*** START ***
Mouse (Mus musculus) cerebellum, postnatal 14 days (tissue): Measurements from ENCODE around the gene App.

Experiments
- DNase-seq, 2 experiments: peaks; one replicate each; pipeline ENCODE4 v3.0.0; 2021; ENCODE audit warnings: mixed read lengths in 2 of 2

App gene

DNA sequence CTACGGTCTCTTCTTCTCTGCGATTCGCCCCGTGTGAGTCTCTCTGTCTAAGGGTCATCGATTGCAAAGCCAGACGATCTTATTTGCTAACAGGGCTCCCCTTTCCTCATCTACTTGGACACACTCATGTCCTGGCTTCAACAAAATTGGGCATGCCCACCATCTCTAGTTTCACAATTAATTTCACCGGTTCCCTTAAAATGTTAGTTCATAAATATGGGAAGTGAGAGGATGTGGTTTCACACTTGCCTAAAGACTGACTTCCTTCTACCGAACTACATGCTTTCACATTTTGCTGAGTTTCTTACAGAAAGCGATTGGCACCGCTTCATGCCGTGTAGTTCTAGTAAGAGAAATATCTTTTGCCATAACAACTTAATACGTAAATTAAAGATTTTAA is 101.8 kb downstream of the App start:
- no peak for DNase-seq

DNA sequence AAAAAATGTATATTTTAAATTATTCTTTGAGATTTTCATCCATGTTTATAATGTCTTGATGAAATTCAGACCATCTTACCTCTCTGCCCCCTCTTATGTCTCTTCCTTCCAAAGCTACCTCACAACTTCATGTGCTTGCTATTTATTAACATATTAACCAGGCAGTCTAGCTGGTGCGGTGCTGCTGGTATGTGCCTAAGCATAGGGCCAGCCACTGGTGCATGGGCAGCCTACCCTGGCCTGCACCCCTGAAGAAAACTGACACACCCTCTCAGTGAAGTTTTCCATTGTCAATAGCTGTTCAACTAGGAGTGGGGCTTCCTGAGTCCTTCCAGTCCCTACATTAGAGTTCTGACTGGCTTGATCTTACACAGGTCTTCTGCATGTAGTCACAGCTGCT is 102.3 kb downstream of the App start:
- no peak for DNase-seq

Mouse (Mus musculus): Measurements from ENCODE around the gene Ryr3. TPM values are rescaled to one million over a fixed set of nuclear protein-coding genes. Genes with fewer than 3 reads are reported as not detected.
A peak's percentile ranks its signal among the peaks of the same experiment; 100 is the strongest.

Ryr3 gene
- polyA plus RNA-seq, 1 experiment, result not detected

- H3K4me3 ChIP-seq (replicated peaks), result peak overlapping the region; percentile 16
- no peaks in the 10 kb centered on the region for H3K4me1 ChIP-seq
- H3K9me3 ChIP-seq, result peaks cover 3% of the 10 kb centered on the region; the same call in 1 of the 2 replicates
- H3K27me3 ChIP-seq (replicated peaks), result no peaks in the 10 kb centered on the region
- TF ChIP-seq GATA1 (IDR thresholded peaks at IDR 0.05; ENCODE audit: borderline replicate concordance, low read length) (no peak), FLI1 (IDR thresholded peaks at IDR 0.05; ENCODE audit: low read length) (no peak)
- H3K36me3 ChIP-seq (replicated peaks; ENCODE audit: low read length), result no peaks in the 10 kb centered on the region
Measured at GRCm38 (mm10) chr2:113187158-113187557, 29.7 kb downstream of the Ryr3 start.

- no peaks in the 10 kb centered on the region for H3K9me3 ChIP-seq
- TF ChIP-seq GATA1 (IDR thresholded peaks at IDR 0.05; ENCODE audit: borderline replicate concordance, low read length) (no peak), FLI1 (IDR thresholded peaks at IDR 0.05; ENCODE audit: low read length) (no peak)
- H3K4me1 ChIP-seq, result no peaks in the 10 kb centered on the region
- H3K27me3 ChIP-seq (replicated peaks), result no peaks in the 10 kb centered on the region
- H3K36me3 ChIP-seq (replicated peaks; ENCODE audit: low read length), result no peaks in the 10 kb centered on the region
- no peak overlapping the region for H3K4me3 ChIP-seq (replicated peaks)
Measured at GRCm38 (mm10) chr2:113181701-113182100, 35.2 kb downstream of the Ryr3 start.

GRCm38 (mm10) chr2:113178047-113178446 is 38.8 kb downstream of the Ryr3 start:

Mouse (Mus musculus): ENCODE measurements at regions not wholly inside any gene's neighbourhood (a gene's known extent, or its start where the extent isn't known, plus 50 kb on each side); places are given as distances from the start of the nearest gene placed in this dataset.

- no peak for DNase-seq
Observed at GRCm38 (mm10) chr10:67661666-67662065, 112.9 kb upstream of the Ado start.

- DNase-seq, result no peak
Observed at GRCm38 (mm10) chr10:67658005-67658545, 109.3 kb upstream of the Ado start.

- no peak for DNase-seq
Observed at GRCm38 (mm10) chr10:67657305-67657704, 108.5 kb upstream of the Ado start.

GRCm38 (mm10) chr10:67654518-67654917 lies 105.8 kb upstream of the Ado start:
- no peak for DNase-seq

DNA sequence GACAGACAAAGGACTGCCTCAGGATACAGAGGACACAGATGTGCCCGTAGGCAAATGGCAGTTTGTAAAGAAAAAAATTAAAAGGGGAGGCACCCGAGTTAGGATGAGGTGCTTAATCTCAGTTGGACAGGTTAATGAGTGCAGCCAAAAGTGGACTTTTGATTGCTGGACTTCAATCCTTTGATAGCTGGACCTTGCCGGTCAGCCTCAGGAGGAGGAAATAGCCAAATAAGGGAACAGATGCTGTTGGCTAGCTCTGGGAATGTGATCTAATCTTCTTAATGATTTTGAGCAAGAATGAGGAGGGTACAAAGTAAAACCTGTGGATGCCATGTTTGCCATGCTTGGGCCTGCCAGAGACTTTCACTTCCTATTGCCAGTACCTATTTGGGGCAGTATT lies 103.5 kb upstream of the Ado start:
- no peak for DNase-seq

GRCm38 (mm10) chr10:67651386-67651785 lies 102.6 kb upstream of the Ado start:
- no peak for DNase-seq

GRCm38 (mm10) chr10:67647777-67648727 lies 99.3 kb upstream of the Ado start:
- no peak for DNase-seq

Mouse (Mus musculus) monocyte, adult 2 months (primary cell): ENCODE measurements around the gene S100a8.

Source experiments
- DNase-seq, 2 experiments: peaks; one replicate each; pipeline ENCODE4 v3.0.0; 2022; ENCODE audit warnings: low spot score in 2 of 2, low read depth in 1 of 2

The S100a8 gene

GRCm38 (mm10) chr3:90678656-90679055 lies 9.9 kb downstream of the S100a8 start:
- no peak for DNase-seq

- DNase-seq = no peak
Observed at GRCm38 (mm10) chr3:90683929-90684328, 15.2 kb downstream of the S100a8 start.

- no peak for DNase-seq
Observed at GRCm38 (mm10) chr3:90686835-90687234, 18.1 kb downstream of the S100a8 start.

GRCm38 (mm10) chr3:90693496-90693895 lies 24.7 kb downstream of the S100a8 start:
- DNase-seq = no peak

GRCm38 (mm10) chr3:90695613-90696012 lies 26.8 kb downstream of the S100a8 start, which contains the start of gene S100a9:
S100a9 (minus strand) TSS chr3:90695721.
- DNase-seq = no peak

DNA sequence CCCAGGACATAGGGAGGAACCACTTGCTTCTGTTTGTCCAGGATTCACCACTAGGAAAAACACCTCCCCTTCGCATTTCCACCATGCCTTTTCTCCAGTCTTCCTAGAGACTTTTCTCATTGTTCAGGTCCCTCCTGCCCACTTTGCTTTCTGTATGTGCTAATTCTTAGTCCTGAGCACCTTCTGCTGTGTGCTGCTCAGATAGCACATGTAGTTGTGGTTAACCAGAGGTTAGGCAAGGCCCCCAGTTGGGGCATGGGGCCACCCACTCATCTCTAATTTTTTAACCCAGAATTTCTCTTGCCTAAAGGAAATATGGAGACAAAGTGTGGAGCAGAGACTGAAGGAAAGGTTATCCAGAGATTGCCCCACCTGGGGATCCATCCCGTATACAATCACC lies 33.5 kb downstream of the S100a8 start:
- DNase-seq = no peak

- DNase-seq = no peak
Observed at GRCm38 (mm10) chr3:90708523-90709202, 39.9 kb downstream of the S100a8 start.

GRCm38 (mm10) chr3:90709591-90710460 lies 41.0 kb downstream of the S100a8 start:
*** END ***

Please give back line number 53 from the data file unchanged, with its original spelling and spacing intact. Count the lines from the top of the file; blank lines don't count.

GRCm38 (mm10) chr3:90693496-90693895 lies 24.7 kb downstream of the S100a8 start: